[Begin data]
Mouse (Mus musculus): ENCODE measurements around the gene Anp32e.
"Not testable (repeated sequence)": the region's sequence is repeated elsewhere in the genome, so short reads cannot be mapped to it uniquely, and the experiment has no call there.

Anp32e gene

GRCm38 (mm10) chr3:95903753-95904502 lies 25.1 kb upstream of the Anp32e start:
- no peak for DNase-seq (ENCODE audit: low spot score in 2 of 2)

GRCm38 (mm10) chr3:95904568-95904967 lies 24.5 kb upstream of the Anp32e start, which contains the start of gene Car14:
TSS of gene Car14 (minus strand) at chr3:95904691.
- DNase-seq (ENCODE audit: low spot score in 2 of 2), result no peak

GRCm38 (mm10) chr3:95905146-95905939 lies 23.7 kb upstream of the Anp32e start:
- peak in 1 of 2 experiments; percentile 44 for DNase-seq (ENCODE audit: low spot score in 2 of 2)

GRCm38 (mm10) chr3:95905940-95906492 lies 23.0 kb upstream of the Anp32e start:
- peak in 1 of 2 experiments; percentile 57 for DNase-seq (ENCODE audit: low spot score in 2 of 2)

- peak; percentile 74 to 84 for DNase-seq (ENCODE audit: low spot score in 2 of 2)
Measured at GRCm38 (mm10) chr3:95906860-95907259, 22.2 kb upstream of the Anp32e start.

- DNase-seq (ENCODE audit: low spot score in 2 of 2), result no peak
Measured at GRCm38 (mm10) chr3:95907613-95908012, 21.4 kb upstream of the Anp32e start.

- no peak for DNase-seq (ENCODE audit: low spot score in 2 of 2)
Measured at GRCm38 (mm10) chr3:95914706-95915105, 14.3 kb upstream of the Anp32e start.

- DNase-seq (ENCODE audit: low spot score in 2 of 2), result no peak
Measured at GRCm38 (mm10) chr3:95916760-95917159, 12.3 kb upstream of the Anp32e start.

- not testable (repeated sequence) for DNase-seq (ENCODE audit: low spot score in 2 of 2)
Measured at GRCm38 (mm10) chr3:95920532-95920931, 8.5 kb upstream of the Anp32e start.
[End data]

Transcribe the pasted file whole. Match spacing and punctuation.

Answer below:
Mouse (Mus musculus): ENCODE measurements around the gene Anp32e.
"Not testable (repeated sequence)": the region's sequence is repeated elsewhere in the genome, so short reads cannot be mapped to it uniquely, and the experiment has no call there.

Anp32e gene

GRCm38 (mm10) chr3:95903753-95904502 lies 25.1 kb upstream of the Anp32e start:
- no peak for DNase-seq (ENCODE audit: low spot score in 2 of 2)

GRCm38 (mm10) chr3:95904568-95904967 lies 24.5 kb upstream of the Anp32e start, which contains the start of gene Car14:
TSS of gene Car14 (minus strand) at chr3:95904691.
- DNase-seq (ENCODE audit: low spot score in 2 of 2), result no peak

GRCm38 (mm10) chr3:95905146-95905939 lies 23.7 kb upstream of the Anp32e start:
- peak in 1 of 2 experiments; percentile 44 for DNase-seq (ENCODE audit: low spot score in 2 of 2)

GRCm38 (mm10) chr3:95905940-95906492 lies 23.0 kb upstream of the Anp32e start:
- peak in 1 of 2 experiments; percentile 57 for DNase-seq (ENCODE audit: low spot score in 2 of 2)

- peak; percentile 74 to 84 for DNase-seq (ENCODE audit: low spot score in 2 of 2)
Measured at GRCm38 (mm10) chr3:95906860-95907259, 22.2 kb upstream of the Anp32e start.

- DNase-seq (ENCODE audit: low spot score in 2 of 2), result no peak
Measured at GRCm38 (mm10) chr3:95907613-95908012, 21.4 kb upstream of the Anp32e start.

- no peak for DNase-seq (ENCODE audit: low spot score in 2 of 2)
Measured at GRCm38 (mm10) chr3:95914706-95915105, 14.3 kb upstream of the Anp32e start.

- DNase-seq (ENCODE audit: low spot score in 2 of 2), result no peak
Measured at GRCm38 (mm10) chr3:95916760-95917159, 12.3 kb upstream of the Anp32e start.

- not testable (repeated sequence) for DNase-seq (ENCODE audit: low spot score in 2 of 2)
Measured at GRCm38 (mm10) chr3:95920532-95920931, 8.5 kb upstream of the Anp32e start.